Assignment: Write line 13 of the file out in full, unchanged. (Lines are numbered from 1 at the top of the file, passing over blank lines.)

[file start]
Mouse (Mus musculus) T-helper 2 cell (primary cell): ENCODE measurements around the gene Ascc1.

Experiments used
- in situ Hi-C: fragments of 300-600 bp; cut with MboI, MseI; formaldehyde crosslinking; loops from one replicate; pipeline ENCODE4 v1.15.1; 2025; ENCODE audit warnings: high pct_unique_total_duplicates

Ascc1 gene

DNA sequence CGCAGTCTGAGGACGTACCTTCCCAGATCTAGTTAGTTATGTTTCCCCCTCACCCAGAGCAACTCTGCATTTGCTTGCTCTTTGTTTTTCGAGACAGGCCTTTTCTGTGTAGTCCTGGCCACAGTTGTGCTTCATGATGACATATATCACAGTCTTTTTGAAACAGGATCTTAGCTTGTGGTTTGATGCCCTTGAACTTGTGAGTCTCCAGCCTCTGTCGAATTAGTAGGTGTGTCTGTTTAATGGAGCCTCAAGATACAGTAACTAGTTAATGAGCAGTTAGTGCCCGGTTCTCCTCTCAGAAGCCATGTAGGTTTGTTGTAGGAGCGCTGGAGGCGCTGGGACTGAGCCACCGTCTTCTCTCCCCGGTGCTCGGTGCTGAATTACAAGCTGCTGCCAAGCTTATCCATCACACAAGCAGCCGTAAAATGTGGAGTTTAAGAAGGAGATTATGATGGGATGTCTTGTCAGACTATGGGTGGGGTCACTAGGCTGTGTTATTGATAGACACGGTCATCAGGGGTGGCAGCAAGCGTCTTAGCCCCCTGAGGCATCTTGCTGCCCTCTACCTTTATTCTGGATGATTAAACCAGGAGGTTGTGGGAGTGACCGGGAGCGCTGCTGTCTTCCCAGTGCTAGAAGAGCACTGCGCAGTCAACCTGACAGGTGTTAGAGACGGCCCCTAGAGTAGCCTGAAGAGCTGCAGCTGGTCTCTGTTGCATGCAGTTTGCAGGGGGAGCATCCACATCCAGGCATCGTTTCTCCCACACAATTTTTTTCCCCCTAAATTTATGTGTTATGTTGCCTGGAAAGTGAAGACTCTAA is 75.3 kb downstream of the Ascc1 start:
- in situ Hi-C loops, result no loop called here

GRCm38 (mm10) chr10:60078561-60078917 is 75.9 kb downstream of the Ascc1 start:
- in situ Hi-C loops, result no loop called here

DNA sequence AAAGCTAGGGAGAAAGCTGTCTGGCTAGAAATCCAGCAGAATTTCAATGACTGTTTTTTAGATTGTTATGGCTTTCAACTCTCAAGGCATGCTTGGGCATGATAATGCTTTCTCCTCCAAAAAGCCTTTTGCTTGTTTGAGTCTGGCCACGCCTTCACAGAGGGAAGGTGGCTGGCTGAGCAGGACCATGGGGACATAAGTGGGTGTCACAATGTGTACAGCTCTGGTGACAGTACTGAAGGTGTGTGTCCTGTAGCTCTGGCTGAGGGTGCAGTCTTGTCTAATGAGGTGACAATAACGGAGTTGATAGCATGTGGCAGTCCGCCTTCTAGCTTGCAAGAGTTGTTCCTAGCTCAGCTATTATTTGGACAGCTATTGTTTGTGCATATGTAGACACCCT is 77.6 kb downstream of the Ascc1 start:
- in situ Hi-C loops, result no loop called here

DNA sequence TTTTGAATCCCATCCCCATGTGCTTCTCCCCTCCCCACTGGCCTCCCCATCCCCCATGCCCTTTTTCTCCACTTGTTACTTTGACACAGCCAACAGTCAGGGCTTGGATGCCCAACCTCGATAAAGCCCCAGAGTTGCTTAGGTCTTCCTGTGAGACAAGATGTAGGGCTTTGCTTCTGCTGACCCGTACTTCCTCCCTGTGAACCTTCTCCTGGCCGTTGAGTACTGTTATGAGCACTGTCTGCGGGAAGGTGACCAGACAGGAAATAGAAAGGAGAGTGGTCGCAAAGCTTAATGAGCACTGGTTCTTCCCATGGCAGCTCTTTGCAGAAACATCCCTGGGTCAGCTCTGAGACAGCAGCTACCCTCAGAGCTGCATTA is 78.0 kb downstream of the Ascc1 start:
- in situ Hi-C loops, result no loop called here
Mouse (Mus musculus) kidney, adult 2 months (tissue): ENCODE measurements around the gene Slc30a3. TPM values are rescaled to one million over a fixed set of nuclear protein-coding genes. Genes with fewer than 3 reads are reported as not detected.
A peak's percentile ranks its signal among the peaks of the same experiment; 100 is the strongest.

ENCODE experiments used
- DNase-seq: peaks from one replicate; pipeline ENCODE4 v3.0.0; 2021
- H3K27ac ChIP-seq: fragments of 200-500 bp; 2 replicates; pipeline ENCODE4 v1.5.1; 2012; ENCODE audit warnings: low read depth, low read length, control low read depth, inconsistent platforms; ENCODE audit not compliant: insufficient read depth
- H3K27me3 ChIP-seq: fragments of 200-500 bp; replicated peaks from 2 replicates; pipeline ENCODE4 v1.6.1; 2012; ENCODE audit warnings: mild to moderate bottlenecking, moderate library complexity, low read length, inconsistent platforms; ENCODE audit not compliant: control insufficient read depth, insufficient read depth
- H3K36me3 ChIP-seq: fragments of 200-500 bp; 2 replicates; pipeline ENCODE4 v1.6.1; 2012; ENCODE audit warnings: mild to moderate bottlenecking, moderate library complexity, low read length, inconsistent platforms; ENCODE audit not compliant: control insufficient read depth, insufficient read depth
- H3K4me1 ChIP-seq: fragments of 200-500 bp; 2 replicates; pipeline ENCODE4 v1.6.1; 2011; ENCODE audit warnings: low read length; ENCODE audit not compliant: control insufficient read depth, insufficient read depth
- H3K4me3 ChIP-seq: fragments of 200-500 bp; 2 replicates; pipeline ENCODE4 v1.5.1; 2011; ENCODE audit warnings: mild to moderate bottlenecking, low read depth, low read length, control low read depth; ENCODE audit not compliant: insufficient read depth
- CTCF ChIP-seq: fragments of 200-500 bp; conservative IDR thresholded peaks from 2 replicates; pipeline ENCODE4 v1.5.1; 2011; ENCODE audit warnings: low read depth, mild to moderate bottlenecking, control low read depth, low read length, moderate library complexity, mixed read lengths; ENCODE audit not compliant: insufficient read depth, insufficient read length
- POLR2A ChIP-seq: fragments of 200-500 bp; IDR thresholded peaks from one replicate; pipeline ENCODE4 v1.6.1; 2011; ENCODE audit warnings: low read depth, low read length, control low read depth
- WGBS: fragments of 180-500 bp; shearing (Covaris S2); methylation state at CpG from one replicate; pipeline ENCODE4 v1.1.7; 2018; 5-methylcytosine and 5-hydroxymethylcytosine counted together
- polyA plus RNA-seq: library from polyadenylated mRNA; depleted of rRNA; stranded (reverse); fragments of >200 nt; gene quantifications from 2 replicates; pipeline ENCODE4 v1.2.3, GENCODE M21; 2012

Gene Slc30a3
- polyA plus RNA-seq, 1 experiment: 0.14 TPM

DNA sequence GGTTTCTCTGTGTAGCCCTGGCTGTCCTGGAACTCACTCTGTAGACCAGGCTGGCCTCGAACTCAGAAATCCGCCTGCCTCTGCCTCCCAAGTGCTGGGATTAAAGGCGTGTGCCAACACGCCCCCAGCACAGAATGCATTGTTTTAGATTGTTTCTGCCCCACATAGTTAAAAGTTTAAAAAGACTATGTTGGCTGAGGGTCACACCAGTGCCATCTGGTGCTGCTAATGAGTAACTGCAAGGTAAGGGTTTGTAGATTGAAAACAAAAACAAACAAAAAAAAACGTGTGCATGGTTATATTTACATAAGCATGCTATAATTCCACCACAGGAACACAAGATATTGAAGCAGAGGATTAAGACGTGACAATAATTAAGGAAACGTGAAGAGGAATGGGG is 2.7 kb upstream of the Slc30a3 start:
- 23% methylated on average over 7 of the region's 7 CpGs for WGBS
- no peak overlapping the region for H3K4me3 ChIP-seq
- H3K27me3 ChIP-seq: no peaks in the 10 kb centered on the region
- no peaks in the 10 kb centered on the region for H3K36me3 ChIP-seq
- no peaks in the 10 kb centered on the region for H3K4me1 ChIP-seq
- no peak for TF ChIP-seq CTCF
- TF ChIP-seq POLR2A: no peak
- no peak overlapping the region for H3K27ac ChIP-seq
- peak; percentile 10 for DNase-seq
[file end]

Mouse (Mus musculus) kidney, adult 2 months (tissue): ENCODE measurements around the gene Slc30a3. TPM values are rescaled to one million over a fixed set of nuclear protein-coding genes. Genes with fewer than 3 reads are reported as not detected.